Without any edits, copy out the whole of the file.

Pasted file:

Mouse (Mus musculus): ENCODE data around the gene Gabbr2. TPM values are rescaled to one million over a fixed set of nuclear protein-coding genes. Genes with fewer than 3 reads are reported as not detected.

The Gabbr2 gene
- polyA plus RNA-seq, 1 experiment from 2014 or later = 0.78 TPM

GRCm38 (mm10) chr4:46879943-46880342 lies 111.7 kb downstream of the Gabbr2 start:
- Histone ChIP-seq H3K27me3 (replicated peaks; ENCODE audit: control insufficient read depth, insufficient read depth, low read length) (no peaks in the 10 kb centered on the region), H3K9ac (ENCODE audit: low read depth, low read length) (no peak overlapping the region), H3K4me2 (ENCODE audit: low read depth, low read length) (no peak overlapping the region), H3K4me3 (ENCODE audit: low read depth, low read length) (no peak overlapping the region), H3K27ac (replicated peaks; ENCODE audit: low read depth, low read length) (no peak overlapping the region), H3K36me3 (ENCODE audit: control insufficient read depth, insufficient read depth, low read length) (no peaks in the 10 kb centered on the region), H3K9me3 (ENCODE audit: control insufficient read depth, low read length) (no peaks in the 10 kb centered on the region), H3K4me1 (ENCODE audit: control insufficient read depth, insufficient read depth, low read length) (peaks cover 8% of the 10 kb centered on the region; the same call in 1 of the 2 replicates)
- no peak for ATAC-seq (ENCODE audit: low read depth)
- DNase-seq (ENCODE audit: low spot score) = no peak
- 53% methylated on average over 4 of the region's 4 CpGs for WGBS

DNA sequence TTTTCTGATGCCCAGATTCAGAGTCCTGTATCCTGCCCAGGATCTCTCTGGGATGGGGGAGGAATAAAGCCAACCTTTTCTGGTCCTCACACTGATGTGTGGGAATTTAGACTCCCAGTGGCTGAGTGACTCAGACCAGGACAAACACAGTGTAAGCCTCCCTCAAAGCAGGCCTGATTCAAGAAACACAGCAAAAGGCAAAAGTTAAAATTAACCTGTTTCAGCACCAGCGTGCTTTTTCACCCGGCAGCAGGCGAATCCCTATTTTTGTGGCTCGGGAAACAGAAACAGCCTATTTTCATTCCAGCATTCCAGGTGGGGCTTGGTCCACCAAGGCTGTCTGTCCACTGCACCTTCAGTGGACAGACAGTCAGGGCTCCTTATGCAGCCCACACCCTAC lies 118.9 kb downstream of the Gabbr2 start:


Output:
Mouse (Mus musculus): ENCODE data around the gene Gabbr2. TPM values are rescaled to one million over a fixed set of nuclear protein-coding genes. Genes with fewer than 3 reads are reported as not detected.

The Gabbr2 gene
- polyA plus RNA-seq, 1 experiment from 2014 or later = 0.78 TPM

GRCm38 (mm10) chr4:46879943-46880342 lies 111.7 kb downstream of the Gabbr2 start:
- Histone ChIP-seq H3K27me3 (replicated peaks; ENCODE audit: control insufficient read depth, insufficient read depth, low read length) (no peaks in the 10 kb centered on the region), H3K9ac (ENCODE audit: low read depth, low read length) (no peak overlapping the region), H3K4me2 (ENCODE audit: low read depth, low read length) (no peak overlapping the region), H3K4me3 (ENCODE audit: low read depth, low read length) (no peak overlapping the region), H3K27ac (replicated peaks; ENCODE audit: low read depth, low read length) (no peak overlapping the region), H3K36me3 (ENCODE audit: control insufficient read depth, insufficient read depth, low read length) (no peaks in the 10 kb centered on the region), H3K9me3 (ENCODE audit: control insufficient read depth, low read length) (no peaks in the 10 kb centered on the region), H3K4me1 (ENCODE audit: control insufficient read depth, insufficient read depth, low read length) (peaks cover 8% of the 10 kb centered on the region; the same call in 1 of the 2 replicates)
- no peak for ATAC-seq (ENCODE audit: low read depth)
- DNase-seq (ENCODE audit: low spot score) = no peak
- 53% methylated on average over 4 of the region's 4 CpGs for WGBS

DNA sequence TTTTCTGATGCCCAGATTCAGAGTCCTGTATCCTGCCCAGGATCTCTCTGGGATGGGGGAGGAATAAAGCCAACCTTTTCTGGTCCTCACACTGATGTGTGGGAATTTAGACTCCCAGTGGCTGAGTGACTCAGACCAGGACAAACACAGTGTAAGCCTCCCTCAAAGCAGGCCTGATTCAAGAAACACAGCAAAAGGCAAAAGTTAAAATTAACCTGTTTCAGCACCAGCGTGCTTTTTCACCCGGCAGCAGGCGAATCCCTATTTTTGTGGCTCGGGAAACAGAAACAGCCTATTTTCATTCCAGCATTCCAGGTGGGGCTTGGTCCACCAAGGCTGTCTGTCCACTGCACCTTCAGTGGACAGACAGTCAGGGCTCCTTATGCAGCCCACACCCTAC lies 118.9 kb downstream of the Gabbr2 start: